Working remotely out of your home is one thing, but when you enter a coworking space with potentially hundreds of other workers, physical security becomes an immediate priority. This security starts before you enter the building. Many coworking spaces are locked except for those who have paid to be there and they will typically be given a keycard. It is important to never lose that keycard or lend it out. It is also a good idea to look behind you before entering the building to be sure that no one is piggybacking and trying to gain unauthorized access.

The admins at the coworking space can also take steps to ensure physical safety by having well-lit entrances along with an integrated alarm system if someone tries to enter without the proper credentials. The facility should also ensure that cubicles are spaced far enough away from one another so that a person cannot simply peer over the wall to see another user’s computer screen.

Another great idea is offering privacy screens to those who need them. These come in all shapes and sizes and while the user can see through them perfectly fine, anyone off to the side sees only a dark screen, making the data unreadable.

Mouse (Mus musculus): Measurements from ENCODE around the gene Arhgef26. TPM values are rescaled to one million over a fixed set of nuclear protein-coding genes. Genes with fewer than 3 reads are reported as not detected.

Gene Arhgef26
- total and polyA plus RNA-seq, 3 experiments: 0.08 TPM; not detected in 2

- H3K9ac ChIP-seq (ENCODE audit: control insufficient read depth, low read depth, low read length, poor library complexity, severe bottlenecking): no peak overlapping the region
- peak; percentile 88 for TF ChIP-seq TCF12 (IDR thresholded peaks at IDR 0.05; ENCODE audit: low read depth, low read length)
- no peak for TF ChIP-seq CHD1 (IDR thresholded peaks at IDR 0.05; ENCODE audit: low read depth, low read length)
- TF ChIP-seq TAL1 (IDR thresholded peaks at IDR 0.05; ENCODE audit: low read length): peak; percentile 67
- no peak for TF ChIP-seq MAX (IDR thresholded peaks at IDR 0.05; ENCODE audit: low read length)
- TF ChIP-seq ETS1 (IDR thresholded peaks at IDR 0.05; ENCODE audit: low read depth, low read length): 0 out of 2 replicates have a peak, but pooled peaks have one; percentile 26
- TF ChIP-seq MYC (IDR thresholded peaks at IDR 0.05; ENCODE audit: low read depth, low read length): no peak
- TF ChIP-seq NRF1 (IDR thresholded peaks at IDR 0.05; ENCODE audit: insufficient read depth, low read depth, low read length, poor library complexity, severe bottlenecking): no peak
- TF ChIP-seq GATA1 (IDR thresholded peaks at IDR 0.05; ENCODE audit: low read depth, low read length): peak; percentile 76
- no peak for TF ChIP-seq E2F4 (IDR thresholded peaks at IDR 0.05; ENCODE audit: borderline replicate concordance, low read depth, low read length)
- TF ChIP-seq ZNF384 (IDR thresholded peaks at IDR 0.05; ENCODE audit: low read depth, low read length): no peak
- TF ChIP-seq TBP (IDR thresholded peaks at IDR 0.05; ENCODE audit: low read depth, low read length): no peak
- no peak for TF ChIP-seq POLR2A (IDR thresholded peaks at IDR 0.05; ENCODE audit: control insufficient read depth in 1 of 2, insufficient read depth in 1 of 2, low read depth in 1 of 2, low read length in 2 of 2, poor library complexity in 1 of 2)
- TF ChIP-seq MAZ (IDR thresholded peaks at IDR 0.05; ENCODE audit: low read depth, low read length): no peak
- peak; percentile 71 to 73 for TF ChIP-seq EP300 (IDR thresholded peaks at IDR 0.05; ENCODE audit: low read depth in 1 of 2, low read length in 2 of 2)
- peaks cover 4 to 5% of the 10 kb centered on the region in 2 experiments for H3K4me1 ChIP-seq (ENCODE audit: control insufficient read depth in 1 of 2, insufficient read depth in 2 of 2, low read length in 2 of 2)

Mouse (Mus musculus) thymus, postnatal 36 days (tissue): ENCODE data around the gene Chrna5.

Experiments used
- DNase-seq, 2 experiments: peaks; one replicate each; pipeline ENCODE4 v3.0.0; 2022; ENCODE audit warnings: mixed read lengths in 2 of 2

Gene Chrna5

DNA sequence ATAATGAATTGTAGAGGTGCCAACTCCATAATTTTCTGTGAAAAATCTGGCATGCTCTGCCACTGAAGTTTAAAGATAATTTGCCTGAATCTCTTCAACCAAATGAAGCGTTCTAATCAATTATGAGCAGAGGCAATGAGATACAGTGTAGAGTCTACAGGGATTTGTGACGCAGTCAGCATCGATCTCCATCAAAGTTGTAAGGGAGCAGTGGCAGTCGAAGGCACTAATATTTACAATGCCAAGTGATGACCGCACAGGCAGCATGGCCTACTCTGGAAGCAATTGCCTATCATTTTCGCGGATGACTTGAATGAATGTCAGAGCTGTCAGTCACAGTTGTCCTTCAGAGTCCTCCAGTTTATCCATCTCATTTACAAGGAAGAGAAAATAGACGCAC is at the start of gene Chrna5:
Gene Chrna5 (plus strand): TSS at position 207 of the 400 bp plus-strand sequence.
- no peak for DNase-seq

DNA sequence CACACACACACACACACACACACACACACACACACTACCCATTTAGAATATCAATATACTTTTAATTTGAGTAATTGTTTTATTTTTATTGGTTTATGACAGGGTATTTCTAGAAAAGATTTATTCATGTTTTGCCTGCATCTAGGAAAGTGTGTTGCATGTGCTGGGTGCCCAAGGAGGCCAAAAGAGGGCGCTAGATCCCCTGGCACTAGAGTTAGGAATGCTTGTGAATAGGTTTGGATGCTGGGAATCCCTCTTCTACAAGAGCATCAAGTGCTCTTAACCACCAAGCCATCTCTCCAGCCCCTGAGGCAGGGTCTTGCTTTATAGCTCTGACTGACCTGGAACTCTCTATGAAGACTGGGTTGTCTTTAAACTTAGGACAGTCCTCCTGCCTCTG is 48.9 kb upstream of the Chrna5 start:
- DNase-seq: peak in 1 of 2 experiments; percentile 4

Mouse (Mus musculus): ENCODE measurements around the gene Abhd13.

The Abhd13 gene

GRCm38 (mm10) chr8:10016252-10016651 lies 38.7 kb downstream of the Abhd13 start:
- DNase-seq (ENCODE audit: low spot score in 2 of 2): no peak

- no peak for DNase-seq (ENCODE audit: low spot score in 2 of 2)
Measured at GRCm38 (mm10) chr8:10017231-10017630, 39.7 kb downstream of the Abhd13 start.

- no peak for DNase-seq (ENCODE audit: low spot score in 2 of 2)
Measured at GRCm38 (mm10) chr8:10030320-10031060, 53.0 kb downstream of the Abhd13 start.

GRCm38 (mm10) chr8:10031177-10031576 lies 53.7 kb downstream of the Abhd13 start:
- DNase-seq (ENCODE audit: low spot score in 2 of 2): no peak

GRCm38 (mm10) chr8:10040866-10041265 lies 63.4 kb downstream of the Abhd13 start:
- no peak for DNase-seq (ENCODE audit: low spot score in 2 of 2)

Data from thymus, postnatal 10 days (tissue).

Finally, be mindful of flash drives you find on the ground or on desks. This is a common tactic that hackers try that involves putting malware and other malicious code on a drive in the hope that a victim will be curious enough to plug it into their computer. When they do, they get the virus. With all the movement at coworking spaces, it can be easy for workers to get confused and fall for this tactic. To avoid becoming a victim, never plug in any device or drive that you know doesn’t belong to you.

While most companies were thrust into transitioning to a remote workforce due to the dangers of the COVID-19 pandemic, it appears that this type of work is here to stay. We are all in this together and by staying proactive in the name of cybersecurity, we can all get our work done safely and securely.

About the Author:
Jori Hamilton is an experienced writer residing in the Northwestern U.S. She covers a wide range of topics but takes a particular interest in covering topics related to business productivity and marketing strategies.